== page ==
The hardest thing to do with different people writing individually, how do you know what is going on with each other's stories?
What if you took the first 6 people in this room and told them, go off on your own and write 6 pieces of a story? "You take the first twenty pages of the movie, you take the next twenty pages."
Now that you have a taste of working in the TW universe, do you want to work more in TW and even in DW?
Would be delighted, but right now "Torchwood has my heart." We are floating ideas for more seasons. Trying to think of stories that have the same heft for Season two. [SHE CALLED IT SEASON TWO (not five) and there is no mention of RTD wanting to leave].
Doris: It's hard to stop.
Questioner: Lot of info leaked. How did casting call change writing of cast, since cast has changed since call?
Jane: Race of two characters switched, but nothing had to change. "We had written the characters colorblind so we didn't have to change anything." [AJF: DO NOT LIKE HEARING THAT; WILL COMPLAIN AT LATER DATE]
Now that we're hearing the actors, that has influenced our thoughts of the characters, but we are not going back and changing the voices to match the actors, because the actors are fitting the prewritten stuff.
Questioner: I'm a fan of Tru Calling. Talk about that?
Jane: Doris and I met on Tru Calling. However, it got cancelled just as it was getting good.
Doris: Decisions on whether shows live or die are usually not based on quality. It's too hard to predict.
Jane: Very tricky concept and writers would "lose the thread" often in discussions in the room. "It was a very hard show to break."
Questioner: Many of your shows have been quite dark and have left me "bereft of human warmth." Early Torchwood was very slapsticky in places. Is the series moving in a more broadly dystopian or comedic direction?
Jane: The tone is very much like CoE and it WILL leave you bereft of human warmth! However the trademark wit and humor is still very much there. Whether that makes the darkness feel lighter or all the deeper because someone is trying to lighten it up? That is up to you.
All we need now is for Ep 10... RTD famously did not write episode 5 until last minute and had not decided how it would end. How is it going for 10?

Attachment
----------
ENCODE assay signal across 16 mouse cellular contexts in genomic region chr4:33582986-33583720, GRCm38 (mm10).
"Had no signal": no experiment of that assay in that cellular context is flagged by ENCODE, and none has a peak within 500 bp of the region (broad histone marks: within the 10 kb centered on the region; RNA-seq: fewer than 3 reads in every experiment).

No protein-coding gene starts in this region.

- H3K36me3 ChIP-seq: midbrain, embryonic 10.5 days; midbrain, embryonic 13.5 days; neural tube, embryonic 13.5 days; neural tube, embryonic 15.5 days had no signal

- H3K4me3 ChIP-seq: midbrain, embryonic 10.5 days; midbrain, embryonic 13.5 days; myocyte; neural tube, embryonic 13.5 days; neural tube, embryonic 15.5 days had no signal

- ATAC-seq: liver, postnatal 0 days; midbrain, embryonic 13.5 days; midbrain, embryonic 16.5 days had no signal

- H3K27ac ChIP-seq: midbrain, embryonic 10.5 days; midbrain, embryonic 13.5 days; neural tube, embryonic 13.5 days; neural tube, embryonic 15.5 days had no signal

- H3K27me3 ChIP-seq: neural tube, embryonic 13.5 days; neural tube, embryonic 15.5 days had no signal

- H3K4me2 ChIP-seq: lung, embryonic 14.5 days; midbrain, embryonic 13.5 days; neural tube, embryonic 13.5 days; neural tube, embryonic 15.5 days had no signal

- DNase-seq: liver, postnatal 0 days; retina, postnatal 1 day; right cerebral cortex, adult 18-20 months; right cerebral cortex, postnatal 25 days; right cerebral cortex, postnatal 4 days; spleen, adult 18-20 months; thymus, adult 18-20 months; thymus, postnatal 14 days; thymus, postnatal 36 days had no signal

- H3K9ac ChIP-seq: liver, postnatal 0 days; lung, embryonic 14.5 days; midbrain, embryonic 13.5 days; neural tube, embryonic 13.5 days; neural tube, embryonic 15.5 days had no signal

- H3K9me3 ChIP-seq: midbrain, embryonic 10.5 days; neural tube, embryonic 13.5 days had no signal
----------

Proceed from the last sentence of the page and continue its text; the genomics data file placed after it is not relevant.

Jane: Because we kept RTD in the room for a month, we know how episode 10 is decided. However there is room to elaborate and improvise. But we have a solution; we know how it works.
Questioner: How much time did you have to work on eps?
Jane: Exactly the same as we are used to. Two weeks for a draft, which is standard for a draft.
Doris: If it had been Britain, time would have been longer.
Jane: In Britain there are more drafts and rewrites. I have been getting a lot of time for rewrites on TW, I am up to 5 or 6 drafts on some eps, which is more UK-style number of rewrites. I keep getting notes back from RTD "MORE" and "DEEPER" [LOL]. And I love getting notes that challenge me, and I have also gotten that feedback from Joss and Ron.
RTD gives the most praise!
Doris: That's why we would do anything for RTD.
Jane: Every RTD email has the subject line HOORAY and starts with "You are marvellous".
Doris: Now I talk to my dogs the same way as RTD talks to me; I always say HOORAY and YOU ARE MARVELLOUS to them.
Jane: It has changed the way I will work as a showrunner in future; I will give my writers more praise. As a writer I like it because it makes me feel less guilty about the script and more eager to do rewrites.
Questioner: in CoE they mention the Doctor a lot. How does the shadow of the Doctor work in America where Obama turned into the Master? Is there an alternate world?
Jane: It's the same universe. The Doctor is around. The vagaries of the story are not calling for a lot of that. It reminds me of splitting Angel off from Buffy. We phased off the amount of references to Buffy on Angel. The shows came to have different tones so it made sense if they drifted apart. I don't know if RTD would say the same though.
Doris: We don't talk about the Doctor in the season but we don't deny. Everything is consistent with the experiences that characters have had before, but it is not relevant to the story.
Questioner: Earlier questions about bleakness and conflict... where do you walk line between wallowing in angst and exploring conflict?
Jane: That's why there is a substantial time between CoE and MD so that most of the wallowing happens in between. We don't want to write too many scenes of people moping and whining.